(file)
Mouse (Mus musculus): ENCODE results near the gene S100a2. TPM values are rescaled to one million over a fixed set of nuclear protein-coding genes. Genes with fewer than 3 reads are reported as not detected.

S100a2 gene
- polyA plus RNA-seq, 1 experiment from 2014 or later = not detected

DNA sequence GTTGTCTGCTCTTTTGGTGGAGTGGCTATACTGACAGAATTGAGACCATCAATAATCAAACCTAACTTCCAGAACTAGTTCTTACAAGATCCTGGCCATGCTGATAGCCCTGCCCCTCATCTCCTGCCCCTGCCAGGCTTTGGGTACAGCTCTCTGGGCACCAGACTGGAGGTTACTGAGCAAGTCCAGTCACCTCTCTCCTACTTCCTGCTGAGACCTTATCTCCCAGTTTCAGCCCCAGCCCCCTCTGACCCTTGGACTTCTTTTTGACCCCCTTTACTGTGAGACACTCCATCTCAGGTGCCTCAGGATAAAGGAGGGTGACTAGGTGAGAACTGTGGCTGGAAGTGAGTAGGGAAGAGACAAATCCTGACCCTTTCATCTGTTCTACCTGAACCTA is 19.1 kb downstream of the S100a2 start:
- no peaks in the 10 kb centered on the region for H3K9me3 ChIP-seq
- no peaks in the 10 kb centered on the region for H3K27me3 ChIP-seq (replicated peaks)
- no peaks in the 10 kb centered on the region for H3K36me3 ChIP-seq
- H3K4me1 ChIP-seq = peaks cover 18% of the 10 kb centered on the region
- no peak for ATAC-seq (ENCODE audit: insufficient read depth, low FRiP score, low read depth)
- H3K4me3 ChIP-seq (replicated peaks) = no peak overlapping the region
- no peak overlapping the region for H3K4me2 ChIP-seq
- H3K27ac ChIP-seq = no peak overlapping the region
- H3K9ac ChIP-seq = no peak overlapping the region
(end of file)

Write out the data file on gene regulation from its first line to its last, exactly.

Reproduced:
Mouse (Mus musculus): ENCODE results near the gene S100a2. TPM values are rescaled to one million over a fixed set of nuclear protein-coding genes. Genes with fewer than 3 reads are reported as not detected.

S100a2 gene
- polyA plus RNA-seq, 1 experiment from 2014 or later = not detected

DNA sequence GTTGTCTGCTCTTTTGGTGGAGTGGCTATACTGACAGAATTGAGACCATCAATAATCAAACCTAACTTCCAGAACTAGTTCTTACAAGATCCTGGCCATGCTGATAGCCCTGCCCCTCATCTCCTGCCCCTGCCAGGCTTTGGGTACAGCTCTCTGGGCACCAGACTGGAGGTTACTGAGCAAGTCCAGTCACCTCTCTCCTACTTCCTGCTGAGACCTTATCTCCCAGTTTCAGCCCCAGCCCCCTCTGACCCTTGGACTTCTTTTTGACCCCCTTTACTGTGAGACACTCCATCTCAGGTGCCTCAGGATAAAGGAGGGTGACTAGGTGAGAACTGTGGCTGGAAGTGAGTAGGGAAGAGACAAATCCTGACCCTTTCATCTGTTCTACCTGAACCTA is 19.1 kb downstream of the S100a2 start:
- no peaks in the 10 kb centered on the region for H3K9me3 ChIP-seq
- no peaks in the 10 kb centered on the region for H3K27me3 ChIP-seq (replicated peaks)
- no peaks in the 10 kb centered on the region for H3K36me3 ChIP-seq
- H3K4me1 ChIP-seq = peaks cover 18% of the 10 kb centered on the region
- no peak for ATAC-seq (ENCODE audit: insufficient read depth, low FRiP score, low read depth)
- H3K4me3 ChIP-seq (replicated peaks) = no peak overlapping the region
- no peak overlapping the region for H3K4me2 ChIP-seq
- H3K27ac ChIP-seq = no peak overlapping the region
- H3K9ac ChIP-seq = no peak overlapping the region